1.         The redefinition and ultimate breakdown of the family (which will occur as I have outlined in my write-up) will prove disastrous for our society and our children.  It is a social experiment that is likely to prove more consequential even than those that came out of the 60s (in Berkeley of course) such as the sexual revolution.

2.         We were urged by other religious organizations who had begun the campaign to participate.  Unlike back in 2000 with Prop 22, this time we wouldn’t shoulder the entire burden.  There is an extremely broad-based coalition heading up the campaign.

3.         The constitution and our religious liberties demand it.  I of course understand this well as an attorney.  It is an irony that some in the church (and out) are arguing that we are not to get involved in the political process, citing separation of church and state.  However, that is a gross misunderstanding of that concept.  The separation of church and state has to do not with the fact that religious groups are involved in the political process, but that a government shouldn’t mandate one single religion for all, as it was with the Church of England.  In fact, the founding fathers relied on religious and other groups as society’s stabilizing influences, their moral protectors, the salt if you will, that would keep government and laws in tow.  It would be utterly irresponsible and self-centered not to participate.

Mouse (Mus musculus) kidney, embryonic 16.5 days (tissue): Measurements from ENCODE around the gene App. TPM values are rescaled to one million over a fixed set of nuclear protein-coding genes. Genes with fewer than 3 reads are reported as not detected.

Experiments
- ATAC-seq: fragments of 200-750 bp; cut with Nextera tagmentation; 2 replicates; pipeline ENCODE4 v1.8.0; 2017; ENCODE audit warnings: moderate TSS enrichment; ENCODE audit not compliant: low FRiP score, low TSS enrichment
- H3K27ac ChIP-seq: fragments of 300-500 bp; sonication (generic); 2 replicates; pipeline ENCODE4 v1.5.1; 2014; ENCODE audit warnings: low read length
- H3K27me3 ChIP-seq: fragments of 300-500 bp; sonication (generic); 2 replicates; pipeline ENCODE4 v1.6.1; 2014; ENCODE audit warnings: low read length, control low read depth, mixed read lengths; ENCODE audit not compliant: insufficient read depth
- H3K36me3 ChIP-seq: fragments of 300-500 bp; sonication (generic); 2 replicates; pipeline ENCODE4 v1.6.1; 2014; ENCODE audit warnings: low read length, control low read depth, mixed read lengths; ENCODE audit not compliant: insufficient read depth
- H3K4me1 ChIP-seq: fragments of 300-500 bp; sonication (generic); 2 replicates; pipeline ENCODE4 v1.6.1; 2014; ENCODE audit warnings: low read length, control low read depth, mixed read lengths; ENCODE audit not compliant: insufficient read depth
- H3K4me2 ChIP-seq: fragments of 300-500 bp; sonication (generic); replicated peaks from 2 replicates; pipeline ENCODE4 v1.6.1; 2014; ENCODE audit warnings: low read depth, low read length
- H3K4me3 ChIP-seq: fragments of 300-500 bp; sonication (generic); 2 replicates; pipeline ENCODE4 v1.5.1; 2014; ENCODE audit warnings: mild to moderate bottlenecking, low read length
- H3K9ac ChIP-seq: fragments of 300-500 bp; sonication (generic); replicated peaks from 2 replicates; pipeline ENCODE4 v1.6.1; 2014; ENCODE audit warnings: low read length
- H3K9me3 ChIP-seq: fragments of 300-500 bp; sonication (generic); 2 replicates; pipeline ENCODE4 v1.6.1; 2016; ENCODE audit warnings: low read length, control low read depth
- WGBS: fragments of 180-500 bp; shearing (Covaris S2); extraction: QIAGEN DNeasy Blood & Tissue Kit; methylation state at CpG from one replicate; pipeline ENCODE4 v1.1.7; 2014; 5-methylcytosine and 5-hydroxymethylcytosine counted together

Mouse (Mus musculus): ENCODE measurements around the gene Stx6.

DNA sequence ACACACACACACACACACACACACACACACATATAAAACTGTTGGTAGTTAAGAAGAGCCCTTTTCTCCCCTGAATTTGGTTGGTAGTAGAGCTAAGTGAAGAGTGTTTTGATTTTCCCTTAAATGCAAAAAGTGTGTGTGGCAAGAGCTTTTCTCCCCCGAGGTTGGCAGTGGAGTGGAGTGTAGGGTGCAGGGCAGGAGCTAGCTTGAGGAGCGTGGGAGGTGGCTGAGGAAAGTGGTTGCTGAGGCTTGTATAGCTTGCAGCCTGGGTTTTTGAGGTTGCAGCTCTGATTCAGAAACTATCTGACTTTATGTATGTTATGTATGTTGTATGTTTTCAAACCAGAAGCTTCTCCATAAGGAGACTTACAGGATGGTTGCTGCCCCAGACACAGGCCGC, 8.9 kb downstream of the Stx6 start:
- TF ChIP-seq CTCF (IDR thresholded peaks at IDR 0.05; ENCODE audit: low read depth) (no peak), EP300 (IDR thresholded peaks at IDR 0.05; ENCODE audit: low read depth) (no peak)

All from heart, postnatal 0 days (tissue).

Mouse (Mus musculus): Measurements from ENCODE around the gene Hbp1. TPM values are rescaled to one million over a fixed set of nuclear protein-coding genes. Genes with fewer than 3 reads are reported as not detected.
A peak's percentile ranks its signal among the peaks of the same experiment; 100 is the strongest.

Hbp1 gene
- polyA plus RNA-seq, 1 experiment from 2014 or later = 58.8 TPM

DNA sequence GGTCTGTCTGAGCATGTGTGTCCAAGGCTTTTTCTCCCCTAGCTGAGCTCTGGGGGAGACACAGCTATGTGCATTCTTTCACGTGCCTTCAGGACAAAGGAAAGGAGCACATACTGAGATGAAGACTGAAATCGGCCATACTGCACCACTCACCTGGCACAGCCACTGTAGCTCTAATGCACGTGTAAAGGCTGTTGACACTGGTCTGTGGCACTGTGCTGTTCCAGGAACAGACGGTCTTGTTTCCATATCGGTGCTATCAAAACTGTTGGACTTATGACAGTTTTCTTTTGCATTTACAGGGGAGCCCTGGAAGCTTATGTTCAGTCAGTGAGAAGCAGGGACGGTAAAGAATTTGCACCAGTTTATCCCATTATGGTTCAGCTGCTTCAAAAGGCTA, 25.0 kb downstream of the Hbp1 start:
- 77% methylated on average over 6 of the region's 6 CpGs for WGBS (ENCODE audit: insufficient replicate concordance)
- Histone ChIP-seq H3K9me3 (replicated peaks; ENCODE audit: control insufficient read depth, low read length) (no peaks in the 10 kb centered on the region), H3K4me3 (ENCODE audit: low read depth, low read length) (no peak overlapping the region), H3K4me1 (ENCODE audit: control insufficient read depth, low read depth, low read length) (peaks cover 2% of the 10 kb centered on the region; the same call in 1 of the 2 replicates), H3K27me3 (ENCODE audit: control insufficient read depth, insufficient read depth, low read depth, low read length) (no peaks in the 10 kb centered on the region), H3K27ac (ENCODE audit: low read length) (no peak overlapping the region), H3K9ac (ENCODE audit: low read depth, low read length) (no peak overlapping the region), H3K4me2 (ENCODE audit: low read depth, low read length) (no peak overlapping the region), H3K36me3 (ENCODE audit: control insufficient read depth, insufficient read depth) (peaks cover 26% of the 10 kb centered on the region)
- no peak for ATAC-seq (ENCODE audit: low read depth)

4.         There will be significant fallout for religious liberty that could halt the progress of the church (read my write-up).  You mention the LDS Adoption agency, but it could hit home even more closely than that.  In Canada and Sweden, ministers who preach that homosexuality is wrong are being sued for hate speech.  This may be a very key reason we are getting involved on such a level.